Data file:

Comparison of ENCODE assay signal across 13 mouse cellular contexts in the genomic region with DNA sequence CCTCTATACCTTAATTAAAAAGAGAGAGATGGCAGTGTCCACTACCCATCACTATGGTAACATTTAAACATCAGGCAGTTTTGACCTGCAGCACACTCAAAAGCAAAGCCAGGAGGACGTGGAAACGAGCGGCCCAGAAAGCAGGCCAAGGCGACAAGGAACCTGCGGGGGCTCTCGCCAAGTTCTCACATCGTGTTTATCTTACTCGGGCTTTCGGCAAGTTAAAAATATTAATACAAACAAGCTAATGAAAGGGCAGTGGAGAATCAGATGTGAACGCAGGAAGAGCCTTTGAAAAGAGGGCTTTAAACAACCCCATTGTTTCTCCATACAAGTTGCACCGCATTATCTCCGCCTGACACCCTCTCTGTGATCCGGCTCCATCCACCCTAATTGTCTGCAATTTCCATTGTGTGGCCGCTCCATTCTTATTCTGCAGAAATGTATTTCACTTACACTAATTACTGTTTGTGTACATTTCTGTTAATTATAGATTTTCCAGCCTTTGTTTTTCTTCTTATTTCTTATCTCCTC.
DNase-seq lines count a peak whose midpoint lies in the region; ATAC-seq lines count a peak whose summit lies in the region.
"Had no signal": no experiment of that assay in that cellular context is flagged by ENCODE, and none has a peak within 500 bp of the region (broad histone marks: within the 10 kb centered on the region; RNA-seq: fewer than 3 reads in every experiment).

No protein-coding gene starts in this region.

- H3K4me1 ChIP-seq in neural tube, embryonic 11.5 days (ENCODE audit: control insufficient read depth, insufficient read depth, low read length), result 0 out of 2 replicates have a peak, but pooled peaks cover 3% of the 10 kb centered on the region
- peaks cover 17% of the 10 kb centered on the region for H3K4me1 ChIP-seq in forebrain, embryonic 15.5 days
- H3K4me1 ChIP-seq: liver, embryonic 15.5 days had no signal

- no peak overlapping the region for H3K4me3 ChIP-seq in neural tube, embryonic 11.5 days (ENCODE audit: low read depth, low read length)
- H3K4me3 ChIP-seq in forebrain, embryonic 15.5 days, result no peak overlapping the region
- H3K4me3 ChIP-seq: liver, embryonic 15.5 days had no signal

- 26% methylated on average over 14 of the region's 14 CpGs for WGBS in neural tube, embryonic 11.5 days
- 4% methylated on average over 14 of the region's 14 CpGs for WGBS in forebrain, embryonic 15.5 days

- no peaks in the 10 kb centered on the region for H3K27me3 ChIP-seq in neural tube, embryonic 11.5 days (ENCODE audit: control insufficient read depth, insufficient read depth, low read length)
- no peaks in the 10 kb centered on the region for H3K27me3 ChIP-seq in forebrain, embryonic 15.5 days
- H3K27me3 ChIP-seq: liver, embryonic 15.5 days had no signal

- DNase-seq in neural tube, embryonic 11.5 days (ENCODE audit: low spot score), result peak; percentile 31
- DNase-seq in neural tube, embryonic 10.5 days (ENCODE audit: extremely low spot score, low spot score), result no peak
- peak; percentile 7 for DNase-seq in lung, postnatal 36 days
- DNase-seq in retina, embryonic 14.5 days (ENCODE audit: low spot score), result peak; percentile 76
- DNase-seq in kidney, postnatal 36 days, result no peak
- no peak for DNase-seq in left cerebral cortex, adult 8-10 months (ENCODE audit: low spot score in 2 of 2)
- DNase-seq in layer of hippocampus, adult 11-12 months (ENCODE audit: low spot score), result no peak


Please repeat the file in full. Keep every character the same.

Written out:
Comparison of ENCODE assay signal across 13 mouse cellular contexts in the genomic region with DNA sequence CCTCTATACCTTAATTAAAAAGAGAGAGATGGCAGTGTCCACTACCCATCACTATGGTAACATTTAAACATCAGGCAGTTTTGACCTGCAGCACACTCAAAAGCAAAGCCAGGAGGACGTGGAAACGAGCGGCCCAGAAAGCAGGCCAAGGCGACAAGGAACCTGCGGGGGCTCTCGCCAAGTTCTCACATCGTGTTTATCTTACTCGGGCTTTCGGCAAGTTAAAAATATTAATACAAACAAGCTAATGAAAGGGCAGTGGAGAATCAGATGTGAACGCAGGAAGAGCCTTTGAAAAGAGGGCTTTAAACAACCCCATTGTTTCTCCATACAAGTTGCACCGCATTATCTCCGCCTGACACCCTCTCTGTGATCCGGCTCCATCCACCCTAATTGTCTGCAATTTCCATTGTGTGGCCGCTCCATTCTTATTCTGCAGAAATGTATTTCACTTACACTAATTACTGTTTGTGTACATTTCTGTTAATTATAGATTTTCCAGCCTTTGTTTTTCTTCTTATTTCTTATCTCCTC.
DNase-seq lines count a peak whose midpoint lies in the region; ATAC-seq lines count a peak whose summit lies in the region.
"Had no signal": no experiment of that assay in that cellular context is flagged by ENCODE, and none has a peak within 500 bp of the region (broad histone marks: within the 10 kb centered on the region; RNA-seq: fewer than 3 reads in every experiment).

No protein-coding gene starts in this region.

- H3K4me1 ChIP-seq in neural tube, embryonic 11.5 days (ENCODE audit: control insufficient read depth, insufficient read depth, low read length), result 0 out of 2 replicates have a peak, but pooled peaks cover 3% of the 10 kb centered on the region
- peaks cover 17% of the 10 kb centered on the region for H3K4me1 ChIP-seq in forebrain, embryonic 15.5 days
- H3K4me1 ChIP-seq: liver, embryonic 15.5 days had no signal

- no peak overlapping the region for H3K4me3 ChIP-seq in neural tube, embryonic 11.5 days (ENCODE audit: low read depth, low read length)
- H3K4me3 ChIP-seq in forebrain, embryonic 15.5 days, result no peak overlapping the region
- H3K4me3 ChIP-seq: liver, embryonic 15.5 days had no signal

- 26% methylated on average over 14 of the region's 14 CpGs for WGBS in neural tube, embryonic 11.5 days
- 4% methylated on average over 14 of the region's 14 CpGs for WGBS in forebrain, embryonic 15.5 days

- no peaks in the 10 kb centered on the region for H3K27me3 ChIP-seq in neural tube, embryonic 11.5 days (ENCODE audit: control insufficient read depth, insufficient read depth, low read length)
- no peaks in the 10 kb centered on the region for H3K27me3 ChIP-seq in forebrain, embryonic 15.5 days
- H3K27me3 ChIP-seq: liver, embryonic 15.5 days had no signal

- DNase-seq in neural tube, embryonic 11.5 days (ENCODE audit: low spot score), result peak; percentile 31
- DNase-seq in neural tube, embryonic 10.5 days (ENCODE audit: extremely low spot score, low spot score), result no peak
- peak; percentile 7 for DNase-seq in lung, postnatal 36 days
- DNase-seq in retina, embryonic 14.5 days (ENCODE audit: low spot score), result peak; percentile 76
- DNase-seq in kidney, postnatal 36 days, result no peak
- no peak for DNase-seq in left cerebral cortex, adult 8-10 months (ENCODE audit: low spot score in 2 of 2)
- DNase-seq in layer of hippocampus, adult 11-12 months (ENCODE audit: low spot score), result no peak